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What's an osteopath ......? Is that like a chiropractor or a physiotherapist?

Ok the short version is yes, it is a bit like a chiropractor or a physiotherapist and some of the ways we apply treatment overlap. We all attend training at university level and go on to do further short courses with each other and held by each other (and when I search for free pictures to use on my website of osteopaths working, they are exactly the same as if I enter physio or chiropractic, so no wonder everyone gets confused!). However, sometimes, our way of thinking maybe a little different and that comes from our basic foundation principles. Osteopaths and physiotherapists are allied heath professionals, meaning they are health professionals that are distinct from doctors, nurses and pharmacists. They share this title with other professions such as paramedics, dieticians and speech and language therapists.


Osteopaths are neuromusculoskeletal experts that believe that the body is a unit and when a part is not working to full capacity it can cause problems in other areas. This is why you may find that your osteopath may perform treatment on areas you may not initially think your problem is related to.

They feel that the free movement of fluid through the body will allow health to be maintained and when this fluid movement is disrupted it can cause a lack of health and reduce the ability for the body to heal itself. Osteopaths believe that the treatment they perform allow the body to heal itself and this allows the patient to then maintain their own health, through advice, guidance and maintenance where appropriate.



Osteopath treating lower back pain

Who can be an osteopath?

You can legally, only call yourself an osteopath if you have the correct level of training and you are registered with the General Osteopathic Council (GOsC). This means that you must go to university for typically between four and five years (you can study osteopathy right up to PHD level) and hold the correct insurance to allow you to practice. When you are registered, an osteopath is given a unique registration number and can be found on the GOsC online register. This register is to protect the public and make sure you know, that your practitioner is appropriately qualified to understand and diagnose what they are treating.



But my massage therapist uses osteopathic techniques and they are much cheaper!


Ok, the short version is yes, it is a bit like a chiropractor or a physiotherapist and some of the ways we apply treatment overlap. We all attend training at the university level and go on to do further short courses with each other and held by each other (and when I search for free pictures to use on my website of osteopaths working, they are exactly the same as if I enter physio or chiropractic, so no wonder everyone gets confused!). However, sometimes, our way of thinking maybe a little different and that comes from our basic foundation principles. Osteopaths and physiotherapists are allied health professionals, meaning they are health professionals that are distinct from doctors, nurses and pharmacists. They share this title with other professions such as paramedics, dieticians and speech and language therapists.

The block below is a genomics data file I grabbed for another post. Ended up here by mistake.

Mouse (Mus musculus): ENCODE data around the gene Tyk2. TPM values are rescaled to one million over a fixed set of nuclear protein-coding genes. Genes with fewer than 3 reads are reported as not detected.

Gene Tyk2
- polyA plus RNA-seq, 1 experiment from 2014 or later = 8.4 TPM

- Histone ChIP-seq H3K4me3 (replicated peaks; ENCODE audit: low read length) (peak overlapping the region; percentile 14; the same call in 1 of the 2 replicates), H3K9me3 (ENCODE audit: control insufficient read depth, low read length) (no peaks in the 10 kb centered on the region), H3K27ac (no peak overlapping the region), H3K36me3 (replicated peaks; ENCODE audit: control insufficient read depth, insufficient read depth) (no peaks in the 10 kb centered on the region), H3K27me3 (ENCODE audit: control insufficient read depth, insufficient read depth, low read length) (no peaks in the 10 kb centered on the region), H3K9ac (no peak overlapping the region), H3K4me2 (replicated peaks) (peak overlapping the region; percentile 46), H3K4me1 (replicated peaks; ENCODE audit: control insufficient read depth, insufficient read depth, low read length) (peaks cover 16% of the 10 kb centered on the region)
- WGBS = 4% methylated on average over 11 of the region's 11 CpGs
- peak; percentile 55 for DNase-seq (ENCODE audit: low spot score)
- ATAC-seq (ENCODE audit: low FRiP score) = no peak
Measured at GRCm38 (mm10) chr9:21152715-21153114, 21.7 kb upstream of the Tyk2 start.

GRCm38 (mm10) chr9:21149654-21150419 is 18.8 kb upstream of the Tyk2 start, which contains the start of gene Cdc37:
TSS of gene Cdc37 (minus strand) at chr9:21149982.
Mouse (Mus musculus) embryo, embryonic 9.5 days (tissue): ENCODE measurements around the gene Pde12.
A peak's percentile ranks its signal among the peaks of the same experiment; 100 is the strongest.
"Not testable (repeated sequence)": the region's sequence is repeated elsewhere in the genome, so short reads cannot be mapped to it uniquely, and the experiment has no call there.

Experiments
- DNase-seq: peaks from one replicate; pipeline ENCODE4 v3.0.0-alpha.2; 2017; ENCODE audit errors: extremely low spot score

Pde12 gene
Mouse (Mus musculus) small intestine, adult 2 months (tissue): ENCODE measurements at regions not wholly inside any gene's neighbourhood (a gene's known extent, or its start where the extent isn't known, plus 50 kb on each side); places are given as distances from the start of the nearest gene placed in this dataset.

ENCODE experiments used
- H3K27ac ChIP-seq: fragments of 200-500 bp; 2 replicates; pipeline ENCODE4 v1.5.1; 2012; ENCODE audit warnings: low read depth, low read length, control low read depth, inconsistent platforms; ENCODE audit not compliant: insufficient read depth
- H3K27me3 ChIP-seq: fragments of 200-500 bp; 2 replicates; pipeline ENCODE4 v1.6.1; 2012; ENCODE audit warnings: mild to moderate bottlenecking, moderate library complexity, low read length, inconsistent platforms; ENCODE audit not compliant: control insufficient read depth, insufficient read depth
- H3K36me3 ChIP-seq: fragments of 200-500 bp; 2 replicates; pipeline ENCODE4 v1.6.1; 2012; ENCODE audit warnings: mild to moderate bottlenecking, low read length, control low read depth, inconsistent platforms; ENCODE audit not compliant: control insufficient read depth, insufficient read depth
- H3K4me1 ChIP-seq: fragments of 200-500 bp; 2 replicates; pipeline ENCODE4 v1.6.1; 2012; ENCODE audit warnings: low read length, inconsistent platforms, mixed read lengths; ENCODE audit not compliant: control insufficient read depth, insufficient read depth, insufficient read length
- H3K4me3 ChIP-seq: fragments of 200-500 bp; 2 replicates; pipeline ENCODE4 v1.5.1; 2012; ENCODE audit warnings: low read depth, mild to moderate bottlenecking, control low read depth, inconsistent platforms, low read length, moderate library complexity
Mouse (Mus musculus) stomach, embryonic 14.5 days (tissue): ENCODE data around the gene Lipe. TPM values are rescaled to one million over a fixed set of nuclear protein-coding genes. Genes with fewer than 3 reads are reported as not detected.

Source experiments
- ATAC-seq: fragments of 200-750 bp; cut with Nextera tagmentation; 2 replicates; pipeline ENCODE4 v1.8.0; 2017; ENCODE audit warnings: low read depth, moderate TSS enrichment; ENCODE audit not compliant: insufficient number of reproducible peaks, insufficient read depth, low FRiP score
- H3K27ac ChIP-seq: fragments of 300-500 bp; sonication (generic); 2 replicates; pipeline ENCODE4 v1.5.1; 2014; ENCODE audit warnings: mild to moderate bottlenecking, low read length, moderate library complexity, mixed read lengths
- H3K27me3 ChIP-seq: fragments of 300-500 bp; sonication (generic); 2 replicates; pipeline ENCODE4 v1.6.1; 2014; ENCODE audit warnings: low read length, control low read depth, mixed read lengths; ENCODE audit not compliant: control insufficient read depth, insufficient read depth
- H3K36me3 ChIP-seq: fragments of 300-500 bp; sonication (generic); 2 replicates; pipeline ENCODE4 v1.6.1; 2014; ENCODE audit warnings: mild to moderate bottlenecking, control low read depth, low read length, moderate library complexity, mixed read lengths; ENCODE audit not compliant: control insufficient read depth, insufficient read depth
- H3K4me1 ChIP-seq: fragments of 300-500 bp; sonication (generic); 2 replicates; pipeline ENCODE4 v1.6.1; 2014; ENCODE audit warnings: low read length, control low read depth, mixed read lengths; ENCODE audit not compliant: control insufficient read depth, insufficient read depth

When you pay for osteopathic treatment, you are paying for the knowledge of the practitioner. You are paying for the years of training in the mechanisms, signs and symptoms of pathology to allow them to know when you can be treated or who you need to be referred to, the pharmacological knowledge that allows them to understand that your symptoms may be related to your medication, or that other potential problems could occur if treated. You are paying for them to look for the cause of your back pain, so that it can be treated or maintained properly and not just masked and for it then to return.


Osteopaths have specific undergraduate training for the treatment of children, pregnancy, elderly and sports injury rehabilitation. Some then go on to undertake further specialist training in these areas. But the long and short of it is that they are trained to treat everyone and this is assessed through over 1000 hours of supervised clinical attendance, exams, assignments and course work to prove they are capable of diagnosing and treating or referring patients to where they need to be.



What do osteopaths treat?

Osteopath examining the neck

There are many things that osteopathy has been proven to help, these include;


Joint pain

Headache and migraine prevention

Sports injuries

Neuralgia

Rheumatic pain

Muscle spasms

Sciatica

Fibromyalgia and much more


If you would like to discuss if treatment would be appropriate for you, then do not hesitate to contact us.

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THE CLINIC

27 Salisbury Rd, Totton
Southampton SO40 3HX

For Osteopathy

Tel: 07891718780

Email:

gayle@align-osteopathy.co.uk

 

For nutrition coaching and sports massage

Tel: 07500807697

Email:

april@align-osteopathy.co.uk

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